Thursday, January 20, 2005

Bits and Pieces

Our fellow OCLC blogger, Lorcan Dempsey, notes some things over on his blog that are interesting.

"Worldcat in your pocket" talks about "how far we have come in being able to manipulate and move large amounts of data." WorldCat on your iPod and a 24-node (48-cpu) Beowulf cluster with 96 Gigabytes of memory--whatever this is! Whatever it is, it's hardware that puts data manipulation at warp speed.

And in this posting, Lorcan comments on Stanley Wilder's recent article in the Chronicle of Higher Education (subscription required for online, if you have access to the print, it's the January 7 issue) titled "Information Literacy Makes All the Wrong Assumptions." As someone who did a lot of bibliographic instruction once, I have long thought that something is wrong with the whole approach to information literacy, and while I don't entirely agree with Wilder's proposed solutions, I do agree with his articulation of the problems and issues.

Along with this article, I read Brenda Bailey-Hainer's Library Journal article "Virtual Reference: Alive and Well" and Stephen Abrams article on Google...which, dang it all, I can't lay my hands on right this minute and I only had it in paper. I'll cite when I find it. But, reading these three articles one after another (I was waiting for my car to get a new battery--all the cold weather has been hard on aging parts, automotive and other) was interesting--refreshing, in a way. All three authors are, in essence, asking readers to have another look, another think about topics, we either don't think about or that we think we know everything about, and twisting the issues slightly. All worth reading.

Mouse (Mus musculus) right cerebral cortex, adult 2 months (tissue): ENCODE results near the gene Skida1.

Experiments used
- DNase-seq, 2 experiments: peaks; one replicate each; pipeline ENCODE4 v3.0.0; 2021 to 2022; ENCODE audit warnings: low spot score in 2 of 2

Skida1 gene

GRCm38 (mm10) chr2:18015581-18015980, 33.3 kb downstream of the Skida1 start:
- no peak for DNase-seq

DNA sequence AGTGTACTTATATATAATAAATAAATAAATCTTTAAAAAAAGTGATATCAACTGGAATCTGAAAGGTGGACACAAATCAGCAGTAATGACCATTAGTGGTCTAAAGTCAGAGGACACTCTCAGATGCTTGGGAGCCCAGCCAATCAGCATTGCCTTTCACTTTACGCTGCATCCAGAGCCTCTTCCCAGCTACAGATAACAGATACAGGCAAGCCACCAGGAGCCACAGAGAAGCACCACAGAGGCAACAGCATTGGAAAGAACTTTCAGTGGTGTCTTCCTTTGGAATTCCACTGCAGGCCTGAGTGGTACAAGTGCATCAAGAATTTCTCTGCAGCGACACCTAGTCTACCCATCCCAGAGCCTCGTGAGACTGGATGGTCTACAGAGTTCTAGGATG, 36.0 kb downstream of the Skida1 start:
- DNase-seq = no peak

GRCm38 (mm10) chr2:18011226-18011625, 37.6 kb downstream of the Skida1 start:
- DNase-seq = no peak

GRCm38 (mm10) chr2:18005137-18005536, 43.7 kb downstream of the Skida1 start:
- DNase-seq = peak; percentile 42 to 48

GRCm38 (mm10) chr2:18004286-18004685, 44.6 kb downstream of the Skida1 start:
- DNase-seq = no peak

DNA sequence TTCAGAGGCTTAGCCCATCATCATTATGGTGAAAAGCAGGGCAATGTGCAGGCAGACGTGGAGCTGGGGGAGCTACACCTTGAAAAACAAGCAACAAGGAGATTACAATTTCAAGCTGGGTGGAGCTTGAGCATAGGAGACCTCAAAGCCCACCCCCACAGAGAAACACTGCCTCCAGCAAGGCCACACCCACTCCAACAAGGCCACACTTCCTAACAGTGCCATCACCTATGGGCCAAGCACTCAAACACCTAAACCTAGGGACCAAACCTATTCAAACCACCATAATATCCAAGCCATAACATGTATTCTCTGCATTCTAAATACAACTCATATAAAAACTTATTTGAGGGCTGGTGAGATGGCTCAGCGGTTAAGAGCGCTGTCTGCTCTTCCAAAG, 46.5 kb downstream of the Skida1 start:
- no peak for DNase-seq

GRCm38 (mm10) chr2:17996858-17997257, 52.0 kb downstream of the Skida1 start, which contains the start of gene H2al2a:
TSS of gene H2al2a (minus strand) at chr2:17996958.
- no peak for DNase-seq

Noted on the Worthwhile blog, an article called Your Third Place Workspace? Given our interest in libraries as a third place, I was happy to see two comments identifying libraries as readers' fav 3rd places.

Addendum: 9pm EST. Here's the Stephen Abram article citation. "Google Scholar: Thin End of the Wedge?" Information Outlook, January 2005, v.9 (1): 44-46. I think this is not on the open web because I got, any SLA member want to tell us why this good library content is not available to general readership? I can guarantee "protecting" this content is not going to win SLA more members.